Blog > A Look Inside the Careers of Four Women in Cybersecurity

Thursday, Mar 17, 2022

BY: Team Nuspire

Currently, women hold 25% of cybersecurity jobs globally. While that number has more than doubled since 2013, it still leaves a lot of room for growth. Why such a large gender gap? It’s no secret that cybersecurity and tech in general have often been viewed as masculine industries. In some circles there are misguided ideas that men are more suited for STEM careers than women. The truth is, women bring critical knowledge, perspectives and experiences that are desperately needed in the cybersecurity space.  

In this article, we’ll introduce you to four women at Nuspire who have established careers they love in cybersecurity. You’ll learn the varied paths they took to get into cybersecurity (from highly technical to non-technical), what they love about it and their advice to other women looking for a career in the field.  

 

Michelle Bank
Chief Product and Marketing Officer 

What do you do for Nuspire? 
“I’m the CPO and CMO for Nuspire. On the product side, I’m responsible for product management, which includes being of the voice of the client experience, services and features. For marketing, it’s all about bringing our products and services to life in the eyes of perspective buyers and building brand awareness.”  

How did you get into cybersecurity? 
“I’ve always had an interest in technology and have worked in the B2B technology space since the start of my career. Some of the larger telecommunications companies I worked at had cybersecurity as part of their portfolio, and I found it really interesting. When I had the opportunity to join a company solely dedicated to cybersecurity, I was excited because the entire focus would be on stopping the bad guys and doing good in the world.” 

What do you love about working in cybersecurity? 
“Cybersecurity is really about helping people and fighting cybercrime. I’m not a SOC analyst or in a super technical role, but I get to be part of something that is rooted in protecting others. It’s a way to give back.”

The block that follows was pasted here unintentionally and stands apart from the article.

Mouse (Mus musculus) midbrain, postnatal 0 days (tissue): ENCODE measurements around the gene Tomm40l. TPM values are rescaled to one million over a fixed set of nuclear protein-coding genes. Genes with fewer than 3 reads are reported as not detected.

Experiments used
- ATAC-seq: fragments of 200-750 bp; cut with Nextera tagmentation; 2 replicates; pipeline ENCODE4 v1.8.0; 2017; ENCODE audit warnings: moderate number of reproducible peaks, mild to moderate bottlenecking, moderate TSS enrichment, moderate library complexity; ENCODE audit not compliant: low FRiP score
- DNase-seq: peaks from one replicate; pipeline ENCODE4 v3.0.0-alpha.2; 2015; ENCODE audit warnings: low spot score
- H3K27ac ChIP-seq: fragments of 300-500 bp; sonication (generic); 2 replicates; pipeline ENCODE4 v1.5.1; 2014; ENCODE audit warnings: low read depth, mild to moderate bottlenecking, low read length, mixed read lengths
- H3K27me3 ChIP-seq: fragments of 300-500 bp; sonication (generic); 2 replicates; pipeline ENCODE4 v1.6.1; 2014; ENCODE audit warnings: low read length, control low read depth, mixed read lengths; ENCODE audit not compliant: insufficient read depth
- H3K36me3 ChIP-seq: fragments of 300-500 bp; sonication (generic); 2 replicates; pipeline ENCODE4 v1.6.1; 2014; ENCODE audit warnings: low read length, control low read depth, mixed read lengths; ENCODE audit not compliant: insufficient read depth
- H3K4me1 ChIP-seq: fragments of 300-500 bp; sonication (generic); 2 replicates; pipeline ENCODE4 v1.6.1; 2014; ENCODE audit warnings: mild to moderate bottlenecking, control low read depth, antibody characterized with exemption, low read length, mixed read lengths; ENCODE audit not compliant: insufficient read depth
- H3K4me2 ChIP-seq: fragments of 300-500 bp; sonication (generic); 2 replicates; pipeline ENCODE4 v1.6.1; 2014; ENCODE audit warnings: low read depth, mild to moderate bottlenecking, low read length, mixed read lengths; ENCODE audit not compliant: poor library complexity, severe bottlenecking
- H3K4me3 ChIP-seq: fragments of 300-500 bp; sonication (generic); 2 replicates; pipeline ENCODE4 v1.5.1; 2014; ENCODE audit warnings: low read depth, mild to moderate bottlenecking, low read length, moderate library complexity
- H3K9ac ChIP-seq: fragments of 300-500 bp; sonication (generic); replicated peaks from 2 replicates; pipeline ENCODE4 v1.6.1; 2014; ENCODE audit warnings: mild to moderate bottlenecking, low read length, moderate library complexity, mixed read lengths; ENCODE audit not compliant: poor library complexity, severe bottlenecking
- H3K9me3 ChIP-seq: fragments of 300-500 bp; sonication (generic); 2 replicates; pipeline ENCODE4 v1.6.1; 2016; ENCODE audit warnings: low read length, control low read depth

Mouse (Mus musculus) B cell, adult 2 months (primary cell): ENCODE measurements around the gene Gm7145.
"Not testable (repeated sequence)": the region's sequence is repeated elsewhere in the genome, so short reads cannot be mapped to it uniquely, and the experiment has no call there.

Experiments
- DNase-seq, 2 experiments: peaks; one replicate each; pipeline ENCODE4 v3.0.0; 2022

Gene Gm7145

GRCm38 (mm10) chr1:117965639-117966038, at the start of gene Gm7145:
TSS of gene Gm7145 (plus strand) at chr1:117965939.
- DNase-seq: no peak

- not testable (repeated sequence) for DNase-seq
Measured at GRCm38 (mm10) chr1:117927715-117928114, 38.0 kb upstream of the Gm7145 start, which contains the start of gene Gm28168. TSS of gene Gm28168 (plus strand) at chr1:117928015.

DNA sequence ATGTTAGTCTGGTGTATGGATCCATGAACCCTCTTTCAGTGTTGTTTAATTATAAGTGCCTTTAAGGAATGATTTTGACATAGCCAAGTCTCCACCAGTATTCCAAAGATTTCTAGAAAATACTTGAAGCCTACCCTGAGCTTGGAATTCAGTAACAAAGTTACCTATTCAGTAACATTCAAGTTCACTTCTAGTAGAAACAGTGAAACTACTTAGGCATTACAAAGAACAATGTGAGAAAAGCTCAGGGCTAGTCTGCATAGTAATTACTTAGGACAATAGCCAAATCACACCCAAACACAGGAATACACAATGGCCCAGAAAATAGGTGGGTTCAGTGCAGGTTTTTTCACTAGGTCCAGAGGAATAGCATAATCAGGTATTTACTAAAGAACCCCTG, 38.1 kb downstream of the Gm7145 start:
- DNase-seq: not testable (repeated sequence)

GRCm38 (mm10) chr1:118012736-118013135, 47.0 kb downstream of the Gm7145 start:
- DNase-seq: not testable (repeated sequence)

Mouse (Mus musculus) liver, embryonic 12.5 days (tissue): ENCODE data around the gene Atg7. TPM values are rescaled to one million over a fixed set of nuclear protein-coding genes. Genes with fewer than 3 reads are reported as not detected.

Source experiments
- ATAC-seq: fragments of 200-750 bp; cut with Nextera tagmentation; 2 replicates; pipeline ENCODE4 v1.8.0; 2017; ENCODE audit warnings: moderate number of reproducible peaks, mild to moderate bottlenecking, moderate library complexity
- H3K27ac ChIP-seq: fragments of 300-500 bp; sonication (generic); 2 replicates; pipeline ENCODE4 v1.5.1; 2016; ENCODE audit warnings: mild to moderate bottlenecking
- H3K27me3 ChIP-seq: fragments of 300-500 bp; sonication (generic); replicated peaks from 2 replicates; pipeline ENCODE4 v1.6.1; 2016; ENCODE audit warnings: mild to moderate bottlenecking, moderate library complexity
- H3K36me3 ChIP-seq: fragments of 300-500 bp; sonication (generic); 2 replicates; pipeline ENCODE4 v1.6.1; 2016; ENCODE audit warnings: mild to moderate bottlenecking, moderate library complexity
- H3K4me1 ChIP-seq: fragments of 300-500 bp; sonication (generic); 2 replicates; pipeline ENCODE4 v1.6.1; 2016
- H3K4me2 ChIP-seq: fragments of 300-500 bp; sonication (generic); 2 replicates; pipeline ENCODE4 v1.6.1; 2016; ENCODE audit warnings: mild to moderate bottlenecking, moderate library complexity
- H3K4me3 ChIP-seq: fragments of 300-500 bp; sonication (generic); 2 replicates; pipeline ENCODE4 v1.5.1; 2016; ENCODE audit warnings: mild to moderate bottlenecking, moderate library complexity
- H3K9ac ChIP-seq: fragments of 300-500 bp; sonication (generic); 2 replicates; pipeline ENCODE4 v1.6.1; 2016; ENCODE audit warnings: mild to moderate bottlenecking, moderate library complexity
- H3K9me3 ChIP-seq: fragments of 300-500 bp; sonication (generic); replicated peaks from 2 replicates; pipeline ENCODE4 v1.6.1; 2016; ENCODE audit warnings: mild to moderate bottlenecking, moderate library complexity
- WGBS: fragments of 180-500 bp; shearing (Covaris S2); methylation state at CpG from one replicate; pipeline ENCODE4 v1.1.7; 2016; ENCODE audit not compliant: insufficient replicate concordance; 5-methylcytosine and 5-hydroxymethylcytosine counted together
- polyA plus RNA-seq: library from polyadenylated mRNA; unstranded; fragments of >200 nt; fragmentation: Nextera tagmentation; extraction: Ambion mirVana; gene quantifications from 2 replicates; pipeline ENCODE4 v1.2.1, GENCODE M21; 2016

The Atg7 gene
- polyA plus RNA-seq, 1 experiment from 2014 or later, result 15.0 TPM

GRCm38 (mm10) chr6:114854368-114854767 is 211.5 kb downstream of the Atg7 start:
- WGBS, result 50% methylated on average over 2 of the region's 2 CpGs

What are your thoughts on the cybersecurity talent shortage – especially among women? 
“There are stats out there that show women don’t put themselves forward for a job if they don’t have all the qualifications. Here’s the deal – no one has all the qualifications. It’s a matter of having the confidence to know that you have the drive and intellectual curiosity to do the job.” 

 What advice do you have for women looking to get into cybersecurity? 
“Look for resources on how to build the skillsets you need. I had a boss once that said, ‘try to do the job before you get the job,’ which is a great way to learn not only what skills you may need to work on, but also what you like and don’t like.  

You should also have clarity on what you want to do in cybersecurity. I was talking to a friend who’s also in this industry, and she said sometimes during interviews, candidates tell her they don’t know what they want to do. This makes it really hard because there are so many types of jobs in cybersecurity, and it’s not the recruiter’s job to figure out where you fit. You don’t have to know exactly what you want to do, but at least have an idea. 

Once you’re in the door, have a voice. Ask questions, be curious and find someone in the company who can be your advocate.”  

Adriana Duncan
Client Success Manager 

What do you do for Nuspire? 
“I started at Nuspire as a service desk supervisor, where I managed the help desk. Then I moved into a client success manager (CSM) role, which is all about making sure our clients are set up for success. I am always talking with our clients, making sure tickets are being worked on and ensuring their services are meeting their needs.” 

How did you get into cybersecurity? 
“Believe it or not, I had no desire to get into cybersecurity – mainly because I didn’t know much about it. Prior to my role at Nuspire, I worked in IT for a casino, and I really liked it, but COVID happened, and no one was coming to the casino. I saw this as an opportunity to explore new opportunities in the technology space, and Nuspire kind of fell in my lap. After researching the company and its values and culture, it turned out to be a perfect fit for me – and I learned I’m really interested in cybersecurity.”   

What do you love about working in cybersecurity? 
“I love that I can help people and that I’m always learning something new. Cybersecurity is constantly changing – there’s never a dull moment.” 

What are your thoughts on the cybersecurity talent shortage – especially among women? 
“I grew up in a family that worked in the medical field. It was all about helping other people, and the expectation was that I would be a doctor or nurse or educator. I think women are often pushed in that direction of being the caregiver, which creates this perception that technology-focused fields aren’t a viable career path. It’s actually the opposite.” 

 What advice do you have for women looking to get into cybersecurity?